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Sep 19th
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Still Wanted

film muppetsfinal‘Muppets Most Wanted’ keeps the recently rebooted franchise alive

You know you’re not in Kansas anymore when a movie features a Tony Bennett-Lady Gaga duet and a homage to Ingmar Bergman in the first 15 minutes. Welcome to the fractured fairy tale world of The Muppets, returning to the big screen in, Muppets Most Wanted, the second installment of their recently rebooted franchise.

Scriptwriter Nicholas Stoller and director James Bobin (returning from their 2011 outing, The Muppets) have put together a caper comedy in which the intrepid gang, in all their glorious innocence, are encouraged to go on a world tour of the capitals of Europe by their shifty new manager, Dominic Badguy (a perfectly cast Ricky Gervais). (He tells them the name on his business card is pronounced “Ba-gee.”)

What they don’t realize is that their, um, unique stage show (which includes such segments as the Indoor Running of the Bulls, and Miss Piggy’s dubious Celine Dion solos) is just a front for a series of museum heists perpetrated by Dominic and his boss, Constantine, “the world’s most dangerous frog,” who has just busted out of a Russian Gulag—and who happens to be a dead ringer for humble Kermit. In short order, the old switcheroo is pulled: Constantine becomes the leader of The Muppets as they tour to Berlin, Madrid, Dublin, and London, while, Kermit is thrown in the Gulag, where he catches the eye of a soon-smitten guard named Nadya (Tina Fey), who puts him to work directing the prison talent show.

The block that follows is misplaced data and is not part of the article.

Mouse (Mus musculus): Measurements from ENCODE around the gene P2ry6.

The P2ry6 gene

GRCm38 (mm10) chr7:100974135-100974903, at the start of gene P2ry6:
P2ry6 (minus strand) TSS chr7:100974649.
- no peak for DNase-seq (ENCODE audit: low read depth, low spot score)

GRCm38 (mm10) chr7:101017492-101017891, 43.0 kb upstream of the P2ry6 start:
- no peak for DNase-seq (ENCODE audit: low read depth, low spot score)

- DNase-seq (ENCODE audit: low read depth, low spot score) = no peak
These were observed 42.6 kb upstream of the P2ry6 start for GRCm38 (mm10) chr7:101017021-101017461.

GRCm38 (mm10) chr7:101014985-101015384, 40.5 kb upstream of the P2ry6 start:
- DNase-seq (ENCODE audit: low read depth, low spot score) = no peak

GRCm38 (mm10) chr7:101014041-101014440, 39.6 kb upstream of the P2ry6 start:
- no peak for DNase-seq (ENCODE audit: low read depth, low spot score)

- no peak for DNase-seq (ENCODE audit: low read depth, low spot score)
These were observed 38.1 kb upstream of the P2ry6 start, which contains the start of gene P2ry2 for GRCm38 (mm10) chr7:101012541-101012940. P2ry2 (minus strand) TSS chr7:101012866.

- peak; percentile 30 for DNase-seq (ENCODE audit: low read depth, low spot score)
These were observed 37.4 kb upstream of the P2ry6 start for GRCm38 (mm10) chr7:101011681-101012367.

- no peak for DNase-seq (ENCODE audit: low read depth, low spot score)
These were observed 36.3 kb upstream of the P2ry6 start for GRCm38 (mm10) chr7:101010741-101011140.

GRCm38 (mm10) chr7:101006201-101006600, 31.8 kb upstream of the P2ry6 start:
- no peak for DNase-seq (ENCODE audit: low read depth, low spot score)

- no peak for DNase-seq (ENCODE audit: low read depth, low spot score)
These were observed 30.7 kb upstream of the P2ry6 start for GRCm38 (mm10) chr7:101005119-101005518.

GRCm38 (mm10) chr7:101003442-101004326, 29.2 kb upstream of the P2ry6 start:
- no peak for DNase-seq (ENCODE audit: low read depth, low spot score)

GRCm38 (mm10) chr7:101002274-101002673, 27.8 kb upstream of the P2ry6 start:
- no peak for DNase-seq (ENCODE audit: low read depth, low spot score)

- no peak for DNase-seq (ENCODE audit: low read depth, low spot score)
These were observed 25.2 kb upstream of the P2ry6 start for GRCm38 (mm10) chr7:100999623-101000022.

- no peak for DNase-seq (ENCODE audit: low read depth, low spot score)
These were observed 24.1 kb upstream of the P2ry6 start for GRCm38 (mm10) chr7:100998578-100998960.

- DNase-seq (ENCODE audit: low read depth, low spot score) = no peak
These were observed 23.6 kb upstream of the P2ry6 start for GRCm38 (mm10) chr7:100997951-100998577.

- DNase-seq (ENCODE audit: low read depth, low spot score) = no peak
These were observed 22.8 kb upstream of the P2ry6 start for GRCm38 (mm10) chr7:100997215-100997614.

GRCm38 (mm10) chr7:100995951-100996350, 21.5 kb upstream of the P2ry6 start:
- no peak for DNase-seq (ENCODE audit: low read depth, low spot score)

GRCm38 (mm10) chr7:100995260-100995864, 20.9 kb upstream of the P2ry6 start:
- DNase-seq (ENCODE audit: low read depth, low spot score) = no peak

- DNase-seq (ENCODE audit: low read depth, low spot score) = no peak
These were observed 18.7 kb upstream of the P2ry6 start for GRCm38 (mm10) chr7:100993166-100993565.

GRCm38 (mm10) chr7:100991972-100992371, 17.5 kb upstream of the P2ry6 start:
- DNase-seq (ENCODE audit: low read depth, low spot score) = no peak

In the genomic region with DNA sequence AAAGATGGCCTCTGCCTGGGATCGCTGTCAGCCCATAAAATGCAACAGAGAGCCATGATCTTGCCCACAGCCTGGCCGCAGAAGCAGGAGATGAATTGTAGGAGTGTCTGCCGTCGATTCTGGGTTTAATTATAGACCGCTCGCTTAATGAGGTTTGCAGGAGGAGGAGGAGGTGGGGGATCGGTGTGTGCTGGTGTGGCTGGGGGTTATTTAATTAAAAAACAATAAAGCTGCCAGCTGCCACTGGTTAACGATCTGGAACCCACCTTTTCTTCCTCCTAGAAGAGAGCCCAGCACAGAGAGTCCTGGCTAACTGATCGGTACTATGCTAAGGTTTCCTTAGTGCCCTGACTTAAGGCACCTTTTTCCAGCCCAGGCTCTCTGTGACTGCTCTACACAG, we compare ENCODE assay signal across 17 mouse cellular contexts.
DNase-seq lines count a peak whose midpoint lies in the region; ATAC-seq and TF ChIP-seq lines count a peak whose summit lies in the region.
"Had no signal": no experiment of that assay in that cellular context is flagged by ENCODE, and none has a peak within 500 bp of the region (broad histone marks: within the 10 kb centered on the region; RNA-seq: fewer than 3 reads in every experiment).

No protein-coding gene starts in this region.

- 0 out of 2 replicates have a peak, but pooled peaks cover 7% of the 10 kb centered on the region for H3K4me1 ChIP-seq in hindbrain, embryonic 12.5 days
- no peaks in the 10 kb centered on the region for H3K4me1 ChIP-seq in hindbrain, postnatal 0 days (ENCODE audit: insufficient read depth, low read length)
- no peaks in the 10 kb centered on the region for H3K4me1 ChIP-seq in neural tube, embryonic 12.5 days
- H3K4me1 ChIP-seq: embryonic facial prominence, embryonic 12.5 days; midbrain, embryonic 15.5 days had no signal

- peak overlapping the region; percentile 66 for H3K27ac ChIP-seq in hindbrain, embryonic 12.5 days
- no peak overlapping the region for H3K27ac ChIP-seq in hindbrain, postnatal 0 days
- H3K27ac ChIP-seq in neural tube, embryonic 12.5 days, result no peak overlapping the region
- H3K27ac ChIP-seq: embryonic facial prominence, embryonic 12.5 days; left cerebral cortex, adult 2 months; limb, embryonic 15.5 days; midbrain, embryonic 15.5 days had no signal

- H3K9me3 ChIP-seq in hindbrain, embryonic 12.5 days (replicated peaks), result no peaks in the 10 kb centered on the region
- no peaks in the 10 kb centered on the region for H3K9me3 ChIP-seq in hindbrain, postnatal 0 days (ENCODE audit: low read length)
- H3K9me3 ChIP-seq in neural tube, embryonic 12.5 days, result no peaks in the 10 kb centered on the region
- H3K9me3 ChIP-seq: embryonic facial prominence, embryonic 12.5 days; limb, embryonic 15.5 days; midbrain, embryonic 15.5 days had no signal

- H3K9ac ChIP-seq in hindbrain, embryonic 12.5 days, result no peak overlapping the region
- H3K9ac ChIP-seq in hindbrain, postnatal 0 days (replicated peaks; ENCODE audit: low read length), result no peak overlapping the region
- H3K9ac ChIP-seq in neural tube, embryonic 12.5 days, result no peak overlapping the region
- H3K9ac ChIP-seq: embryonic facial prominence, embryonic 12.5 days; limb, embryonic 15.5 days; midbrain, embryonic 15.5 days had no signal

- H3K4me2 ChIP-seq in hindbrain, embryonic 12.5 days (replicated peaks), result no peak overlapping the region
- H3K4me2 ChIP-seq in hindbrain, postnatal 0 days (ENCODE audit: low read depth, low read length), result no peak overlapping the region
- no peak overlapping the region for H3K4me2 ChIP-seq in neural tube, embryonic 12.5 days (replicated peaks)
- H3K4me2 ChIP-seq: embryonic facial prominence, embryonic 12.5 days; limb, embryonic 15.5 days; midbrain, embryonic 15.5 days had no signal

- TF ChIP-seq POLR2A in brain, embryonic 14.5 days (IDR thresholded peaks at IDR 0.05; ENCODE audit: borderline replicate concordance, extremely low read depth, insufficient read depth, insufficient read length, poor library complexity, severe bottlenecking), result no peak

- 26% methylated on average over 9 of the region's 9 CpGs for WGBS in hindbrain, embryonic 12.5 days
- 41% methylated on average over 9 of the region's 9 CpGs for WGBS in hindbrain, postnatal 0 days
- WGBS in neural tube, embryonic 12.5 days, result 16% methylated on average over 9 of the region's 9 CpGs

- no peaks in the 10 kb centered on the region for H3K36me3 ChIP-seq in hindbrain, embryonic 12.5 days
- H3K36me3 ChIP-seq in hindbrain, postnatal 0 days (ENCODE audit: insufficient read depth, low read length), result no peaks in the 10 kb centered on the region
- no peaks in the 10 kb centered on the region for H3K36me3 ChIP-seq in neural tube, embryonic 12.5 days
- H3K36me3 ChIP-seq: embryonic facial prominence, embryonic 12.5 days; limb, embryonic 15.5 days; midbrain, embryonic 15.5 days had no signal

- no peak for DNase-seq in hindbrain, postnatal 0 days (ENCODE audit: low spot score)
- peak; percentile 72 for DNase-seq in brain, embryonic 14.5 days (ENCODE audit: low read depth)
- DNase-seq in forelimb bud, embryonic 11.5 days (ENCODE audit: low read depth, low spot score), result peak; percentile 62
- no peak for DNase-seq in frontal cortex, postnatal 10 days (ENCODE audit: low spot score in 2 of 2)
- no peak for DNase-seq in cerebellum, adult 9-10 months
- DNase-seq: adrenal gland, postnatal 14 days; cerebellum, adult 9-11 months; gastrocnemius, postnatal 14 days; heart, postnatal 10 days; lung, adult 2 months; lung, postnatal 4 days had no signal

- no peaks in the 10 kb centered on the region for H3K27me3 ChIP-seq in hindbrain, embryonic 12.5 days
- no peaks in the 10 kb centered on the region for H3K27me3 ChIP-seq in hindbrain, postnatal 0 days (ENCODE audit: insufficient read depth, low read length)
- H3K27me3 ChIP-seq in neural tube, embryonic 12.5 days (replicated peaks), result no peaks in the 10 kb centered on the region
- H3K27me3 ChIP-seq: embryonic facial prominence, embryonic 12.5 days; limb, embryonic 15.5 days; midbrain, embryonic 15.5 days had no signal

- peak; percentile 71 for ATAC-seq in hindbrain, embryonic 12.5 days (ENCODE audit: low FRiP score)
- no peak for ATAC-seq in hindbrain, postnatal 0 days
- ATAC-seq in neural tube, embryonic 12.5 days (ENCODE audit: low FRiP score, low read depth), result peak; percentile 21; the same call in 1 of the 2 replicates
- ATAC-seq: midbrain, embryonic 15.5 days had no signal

On the trail of the thieves is a suave French Interpol agent (Ty Burrell), who’s reluctantly teamed up with foursquare CIA op Sam Eagle. (They keep bickering about who has the biggest badge.) Add songs, extravagant production numbers and a cavalcade of celebrity cameos and you have vintage Muppet mania, suitable for kids, but still with enough witty asides to give the grown-ups something to chuckle at. An early number in Hollywood high-kicks through several movie backlot sets with references to “Gonzo With the Wind,” and that black-and-white faux Bergman clip featuring the Swedish Chef playing chess with Death.

In a song about who’s the top crook, Constantine warbles to Dominic, “We’re criminals at large, but I’m at larger than you,” and on the verge of cracking the case, the French cop suddenly departs for “my annual eight-week paid vacation.” Look out for Ray Liotta, Danny Trejo, Tom Huddleston and Josh Brogan among the Gulag prisoners, while Miss Piggy duets with the real Celine Dion. (And whoever thought we’d ever see Miss Piggy at the altar with not one, but two frogs?) It’s all good, clean, silly fun, starting with the all-new Monsters University comedy short that precedes the main feature. (PG) 112 minutes. (★★★)

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